Wages and Commuting: Quasi-Natural Experiments' Evidence from Firms that relocate
AbstractWe examine the causal effect of commuting distance on workers' wages in a quasi-natural experiments setting using information on all workers in Denmark. We account for endogeneity of distance by using changes in distance that are due to firms' relocations. For the range of commuting distances where income tax reductions associated with commuting do not apply, one kilometre increase in commuting distance induces a wage increase of about 0.42%, suggesting an hourly compensation of about half of the hourly net wage. Our findings are consistent with wage bargaining theory and suggest a bargaining power parameter of about 0.50. Due to the experimental setup we are able to exclude many competing explanations of the wage-distance relationship.
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Bibliographic InfoPaper provided by Tinbergen Institute in its series Tinbergen Institute Discussion Papers with number 10-093/3.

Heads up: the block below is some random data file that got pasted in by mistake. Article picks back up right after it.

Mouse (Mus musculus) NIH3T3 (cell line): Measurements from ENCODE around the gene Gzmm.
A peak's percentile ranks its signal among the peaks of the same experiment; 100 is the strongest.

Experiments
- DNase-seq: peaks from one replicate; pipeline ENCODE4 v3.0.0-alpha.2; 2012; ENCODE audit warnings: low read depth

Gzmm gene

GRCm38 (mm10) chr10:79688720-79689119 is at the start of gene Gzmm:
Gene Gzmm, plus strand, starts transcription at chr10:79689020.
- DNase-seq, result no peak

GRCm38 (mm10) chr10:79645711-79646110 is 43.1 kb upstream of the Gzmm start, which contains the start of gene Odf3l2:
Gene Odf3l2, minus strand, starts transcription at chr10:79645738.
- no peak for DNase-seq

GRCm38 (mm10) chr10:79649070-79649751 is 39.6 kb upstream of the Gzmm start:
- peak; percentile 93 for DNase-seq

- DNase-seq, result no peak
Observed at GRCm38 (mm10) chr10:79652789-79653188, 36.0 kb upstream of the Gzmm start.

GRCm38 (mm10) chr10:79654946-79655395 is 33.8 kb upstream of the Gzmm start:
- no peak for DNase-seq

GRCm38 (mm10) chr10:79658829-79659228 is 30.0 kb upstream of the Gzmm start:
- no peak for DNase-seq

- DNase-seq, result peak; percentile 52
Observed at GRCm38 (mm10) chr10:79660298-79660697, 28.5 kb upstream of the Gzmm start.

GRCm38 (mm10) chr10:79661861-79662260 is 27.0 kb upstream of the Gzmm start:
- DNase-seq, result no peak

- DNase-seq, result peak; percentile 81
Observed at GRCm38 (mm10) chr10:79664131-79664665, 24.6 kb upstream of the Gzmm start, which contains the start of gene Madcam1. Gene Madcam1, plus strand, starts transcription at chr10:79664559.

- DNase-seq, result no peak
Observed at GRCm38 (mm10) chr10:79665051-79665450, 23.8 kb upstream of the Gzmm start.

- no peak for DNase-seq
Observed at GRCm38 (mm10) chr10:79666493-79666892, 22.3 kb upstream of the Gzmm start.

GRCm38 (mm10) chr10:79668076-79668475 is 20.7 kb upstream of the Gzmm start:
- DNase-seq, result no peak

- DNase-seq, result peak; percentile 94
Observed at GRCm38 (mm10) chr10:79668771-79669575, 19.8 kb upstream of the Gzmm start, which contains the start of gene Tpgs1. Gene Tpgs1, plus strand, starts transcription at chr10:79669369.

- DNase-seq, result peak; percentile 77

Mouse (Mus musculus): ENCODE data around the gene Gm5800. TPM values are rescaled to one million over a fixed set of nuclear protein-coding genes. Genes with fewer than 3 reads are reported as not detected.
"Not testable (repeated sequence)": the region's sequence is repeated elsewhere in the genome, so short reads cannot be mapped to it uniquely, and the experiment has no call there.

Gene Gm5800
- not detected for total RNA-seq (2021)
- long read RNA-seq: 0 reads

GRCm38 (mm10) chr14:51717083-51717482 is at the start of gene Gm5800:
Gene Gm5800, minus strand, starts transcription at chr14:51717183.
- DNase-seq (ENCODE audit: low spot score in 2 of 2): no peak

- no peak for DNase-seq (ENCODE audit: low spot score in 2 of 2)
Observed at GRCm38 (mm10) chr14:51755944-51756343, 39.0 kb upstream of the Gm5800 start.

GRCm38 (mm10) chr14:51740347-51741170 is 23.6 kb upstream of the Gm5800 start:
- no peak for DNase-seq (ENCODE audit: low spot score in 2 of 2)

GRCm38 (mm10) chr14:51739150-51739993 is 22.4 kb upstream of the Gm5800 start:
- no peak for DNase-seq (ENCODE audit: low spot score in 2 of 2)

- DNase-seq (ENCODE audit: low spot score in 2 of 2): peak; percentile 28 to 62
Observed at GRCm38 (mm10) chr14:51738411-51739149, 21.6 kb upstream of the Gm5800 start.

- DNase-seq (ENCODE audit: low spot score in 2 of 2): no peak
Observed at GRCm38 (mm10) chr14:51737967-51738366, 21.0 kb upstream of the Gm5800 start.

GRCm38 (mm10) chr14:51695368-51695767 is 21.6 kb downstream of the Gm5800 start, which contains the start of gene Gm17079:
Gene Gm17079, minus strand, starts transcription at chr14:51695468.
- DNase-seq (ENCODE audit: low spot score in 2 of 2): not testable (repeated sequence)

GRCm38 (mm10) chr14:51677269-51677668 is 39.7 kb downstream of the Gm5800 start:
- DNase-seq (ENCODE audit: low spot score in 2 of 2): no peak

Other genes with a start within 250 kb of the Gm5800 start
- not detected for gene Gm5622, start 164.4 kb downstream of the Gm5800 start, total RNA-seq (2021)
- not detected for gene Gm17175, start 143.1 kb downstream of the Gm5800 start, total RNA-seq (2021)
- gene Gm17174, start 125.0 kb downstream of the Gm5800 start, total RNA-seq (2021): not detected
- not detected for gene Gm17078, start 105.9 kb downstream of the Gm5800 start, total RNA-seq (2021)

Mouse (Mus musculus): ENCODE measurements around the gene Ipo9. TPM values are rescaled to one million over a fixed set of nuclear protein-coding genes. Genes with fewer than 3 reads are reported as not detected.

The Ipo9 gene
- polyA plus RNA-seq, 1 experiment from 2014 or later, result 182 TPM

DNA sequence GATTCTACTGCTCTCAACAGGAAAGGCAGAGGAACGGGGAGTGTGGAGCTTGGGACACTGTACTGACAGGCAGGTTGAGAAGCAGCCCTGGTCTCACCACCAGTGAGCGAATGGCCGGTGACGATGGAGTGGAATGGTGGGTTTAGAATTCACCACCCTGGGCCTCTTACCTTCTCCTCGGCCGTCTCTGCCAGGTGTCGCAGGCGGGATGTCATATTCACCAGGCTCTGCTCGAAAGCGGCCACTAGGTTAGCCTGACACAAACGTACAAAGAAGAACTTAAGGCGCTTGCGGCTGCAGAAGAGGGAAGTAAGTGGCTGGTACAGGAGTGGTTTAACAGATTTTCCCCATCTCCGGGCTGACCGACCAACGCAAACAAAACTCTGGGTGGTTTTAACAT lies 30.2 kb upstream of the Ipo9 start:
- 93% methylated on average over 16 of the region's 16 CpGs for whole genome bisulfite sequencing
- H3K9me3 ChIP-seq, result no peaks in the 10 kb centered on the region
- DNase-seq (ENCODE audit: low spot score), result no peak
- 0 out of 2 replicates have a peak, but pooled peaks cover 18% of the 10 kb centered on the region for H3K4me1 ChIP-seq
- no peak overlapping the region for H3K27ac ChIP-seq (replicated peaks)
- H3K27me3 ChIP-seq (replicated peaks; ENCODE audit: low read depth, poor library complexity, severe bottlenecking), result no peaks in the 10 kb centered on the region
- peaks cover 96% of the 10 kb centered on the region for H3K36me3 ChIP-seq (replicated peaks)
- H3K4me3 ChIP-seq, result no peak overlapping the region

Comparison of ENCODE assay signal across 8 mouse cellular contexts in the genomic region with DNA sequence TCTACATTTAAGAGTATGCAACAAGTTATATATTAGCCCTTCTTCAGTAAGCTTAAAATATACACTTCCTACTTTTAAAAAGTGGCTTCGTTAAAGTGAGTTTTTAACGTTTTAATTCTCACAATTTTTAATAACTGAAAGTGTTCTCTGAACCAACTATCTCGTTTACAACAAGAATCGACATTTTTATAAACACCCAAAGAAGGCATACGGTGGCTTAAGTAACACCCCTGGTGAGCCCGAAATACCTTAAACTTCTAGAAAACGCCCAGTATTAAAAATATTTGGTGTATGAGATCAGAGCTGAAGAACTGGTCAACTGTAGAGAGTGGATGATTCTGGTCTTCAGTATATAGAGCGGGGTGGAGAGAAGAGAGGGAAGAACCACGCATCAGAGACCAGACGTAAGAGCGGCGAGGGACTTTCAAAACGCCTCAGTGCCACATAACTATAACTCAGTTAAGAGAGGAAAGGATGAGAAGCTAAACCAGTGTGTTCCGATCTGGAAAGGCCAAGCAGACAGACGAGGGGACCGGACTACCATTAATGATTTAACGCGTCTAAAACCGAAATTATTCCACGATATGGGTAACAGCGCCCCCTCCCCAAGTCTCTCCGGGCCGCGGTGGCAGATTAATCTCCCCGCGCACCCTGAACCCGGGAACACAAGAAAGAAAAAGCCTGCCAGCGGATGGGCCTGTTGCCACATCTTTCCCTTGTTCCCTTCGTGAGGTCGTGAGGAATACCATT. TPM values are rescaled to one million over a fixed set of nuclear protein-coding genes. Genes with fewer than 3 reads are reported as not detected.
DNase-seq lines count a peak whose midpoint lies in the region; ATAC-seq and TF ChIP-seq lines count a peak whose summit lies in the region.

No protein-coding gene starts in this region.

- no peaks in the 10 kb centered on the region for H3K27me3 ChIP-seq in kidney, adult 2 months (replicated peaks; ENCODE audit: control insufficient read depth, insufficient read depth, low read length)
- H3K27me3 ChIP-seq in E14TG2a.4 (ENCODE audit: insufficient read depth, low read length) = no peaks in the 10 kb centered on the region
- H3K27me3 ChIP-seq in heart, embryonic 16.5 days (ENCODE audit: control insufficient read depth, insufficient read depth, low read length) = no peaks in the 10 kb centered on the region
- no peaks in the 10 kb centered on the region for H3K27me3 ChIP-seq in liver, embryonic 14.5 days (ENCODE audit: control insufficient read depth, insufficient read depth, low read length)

Date of creation: 10 Sep 2010
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Bargaining theory; Wages; Commuting;
Find related papers by JEL classification:
- J22 - Labor and Demographic Economics - - Demand and Supply of Labor - - - Time Allocation and Labor Supply
- R41 - Urban, Rural, Regional, Real Estate, and Transportation Economics - - Transportation Economics - - - Transportation: Demand, Supply, and Congestion
This paper has been announced in the following NEP Reports:
- NEP-ALL-2011-02-26 (All new papers)
- NEP-LAB-2011-02-26 (Labour Economics)
- NEP-URE-2011-02-26 (Urban & Real Estate Economics)
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- Gutiérrez-i-Puigarnau, Eva & van Ommeren, Jos N., 2010.
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- Rosa Sanchis-Guarner, 2012. "Driving Up Wages: The Effects of Road Construction in Great Britain," SERC Discussion Papers 0120, Spatial Economics Research Centre, LSE.
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